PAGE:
A resource for safe and effective troubleshooting from the leaders in simulation training.
Welcome back, Troubleshooters! Over the next few weeks on Troubleshooting Thursdays, we’re going to look at troubleshooting from a slightly different angle. We’re going to talk about how to troubleshoot your hiring process. In other words, we have some tips for hiring maintenance staff with the traits that make for effective troubleshooting.
Today, in Part 1, we’re going to look at the traits you should be looking for as you hire your next troubleshooting expert.
Before we begin, we should stress that everyone can benefit from Simutech Multimedia’s Systematic Approach to Troubleshooting. Good troubleshooting is definitely a system that anyone can learn, and not some magical quality a person has to be born with. However, when you hire staff with certain traits to begin with, your training plan and tools — such as Simutech’s industrial troubleshooting skills training solution — becomes doubly effective.
But first, what makes an expert troubleshooter?
One trait of expert troubleshooters is that they are able to find virtually any fault in a reasonable amount of time. Easy faults, complicated faults, they find them all. Another trait is that they typically replace only the components that are defective. They seem to have a knack for finding out exactly what is wrong. No trial and error here.
So, here’s what we recommend looking for in a new hire.
People who are good at troubleshooting electrical faults…
- Have a good understanding of electrical circuits and all of the components they contain. This understanding alone is not enough to make someone a good troubleshooter, but anyone who wants to troubleshoot electrical faults will need to know how electrical circuits, and the mechanical components they operate, work.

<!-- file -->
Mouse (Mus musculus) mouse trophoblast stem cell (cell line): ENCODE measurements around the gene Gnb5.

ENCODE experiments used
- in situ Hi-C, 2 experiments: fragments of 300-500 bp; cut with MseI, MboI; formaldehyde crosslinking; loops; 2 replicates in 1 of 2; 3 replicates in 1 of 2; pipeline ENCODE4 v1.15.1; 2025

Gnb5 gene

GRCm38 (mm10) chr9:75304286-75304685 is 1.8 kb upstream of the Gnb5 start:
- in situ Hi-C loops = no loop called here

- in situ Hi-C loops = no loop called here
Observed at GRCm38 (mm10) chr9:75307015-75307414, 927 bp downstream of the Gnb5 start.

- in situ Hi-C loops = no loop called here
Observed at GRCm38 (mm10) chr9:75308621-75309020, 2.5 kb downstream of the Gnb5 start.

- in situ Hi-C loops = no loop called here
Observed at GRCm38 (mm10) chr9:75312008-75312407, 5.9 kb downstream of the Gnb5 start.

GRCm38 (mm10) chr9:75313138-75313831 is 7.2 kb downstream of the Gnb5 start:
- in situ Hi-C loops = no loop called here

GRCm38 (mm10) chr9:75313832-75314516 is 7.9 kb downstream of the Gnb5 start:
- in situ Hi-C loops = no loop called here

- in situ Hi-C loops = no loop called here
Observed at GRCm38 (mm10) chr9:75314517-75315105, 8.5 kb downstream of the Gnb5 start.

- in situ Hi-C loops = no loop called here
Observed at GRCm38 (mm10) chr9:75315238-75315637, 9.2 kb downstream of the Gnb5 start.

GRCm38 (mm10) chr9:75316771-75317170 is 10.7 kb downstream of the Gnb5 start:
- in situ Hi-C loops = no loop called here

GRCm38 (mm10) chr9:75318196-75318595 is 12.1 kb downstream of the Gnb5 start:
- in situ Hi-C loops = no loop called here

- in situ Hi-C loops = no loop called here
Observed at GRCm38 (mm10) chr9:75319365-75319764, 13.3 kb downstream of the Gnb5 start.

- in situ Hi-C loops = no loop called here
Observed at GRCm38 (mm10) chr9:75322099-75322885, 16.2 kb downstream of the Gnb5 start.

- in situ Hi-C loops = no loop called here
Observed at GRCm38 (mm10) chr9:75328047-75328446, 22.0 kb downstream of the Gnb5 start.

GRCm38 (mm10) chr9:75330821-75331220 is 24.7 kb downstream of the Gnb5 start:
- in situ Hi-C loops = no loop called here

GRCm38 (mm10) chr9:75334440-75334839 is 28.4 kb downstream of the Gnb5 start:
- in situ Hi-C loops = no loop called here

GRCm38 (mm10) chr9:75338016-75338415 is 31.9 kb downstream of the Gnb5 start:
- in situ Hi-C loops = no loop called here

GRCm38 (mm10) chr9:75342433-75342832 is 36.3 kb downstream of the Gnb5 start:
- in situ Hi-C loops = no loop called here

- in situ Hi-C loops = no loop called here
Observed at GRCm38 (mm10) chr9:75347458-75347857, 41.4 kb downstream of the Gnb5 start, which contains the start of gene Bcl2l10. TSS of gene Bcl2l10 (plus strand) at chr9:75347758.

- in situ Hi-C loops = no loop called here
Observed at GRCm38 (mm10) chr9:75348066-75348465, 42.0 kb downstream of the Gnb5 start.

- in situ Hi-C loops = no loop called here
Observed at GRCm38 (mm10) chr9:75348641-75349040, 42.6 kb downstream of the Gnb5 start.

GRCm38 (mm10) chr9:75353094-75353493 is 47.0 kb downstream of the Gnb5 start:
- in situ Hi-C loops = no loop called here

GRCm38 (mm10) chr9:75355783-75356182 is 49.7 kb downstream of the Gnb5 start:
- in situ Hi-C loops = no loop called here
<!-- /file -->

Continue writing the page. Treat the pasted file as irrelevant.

- Have a logical and analytical approach to problem-solving. Effective troubleshooting requires the person to apply a systematic and logical method to locate and repair faults. People who are tempted to default to trial and error to find the problem end up wasting precious time and replacing expensive components that don’t need to be replaced.
- Understand how to use tools such as prints, diagrams, and test instruments. Troubleshooters need to be able to read prints and diagrams and understand from them how the circuit should operate, what its features are, the voltages they can expect at various points on the circuit, where the components are physically located, and how they are wired together. They should know how and when to use the most common test instruments, such as multimeters.
- Have a desire to keep learning, practicing, and maintaining new skills, and developing professionally. Troubleshooting is definitely a skill that can be learned, but it must also be maintained. Good troubleshooters will be open to practicing newly learned skills, and to refreshing them on a regular basis. They are also interested in continuing to learn in order to stay on top of new technological advancements. Upskilling gives employees confidence, a sense of pride in their accomplishments, and improves morale, which in turn leads to lower turnover rates.
Looking for these traits in prospective employees can help ensure your troubleshooters get the most out of their training, and you get the best troubleshooters.
Tune in next week to Part 2, when we’ll discuss using Simutech Multimedia’s Custom Test feature to help find the candidates with the best aptitude for electrical troubleshooting.
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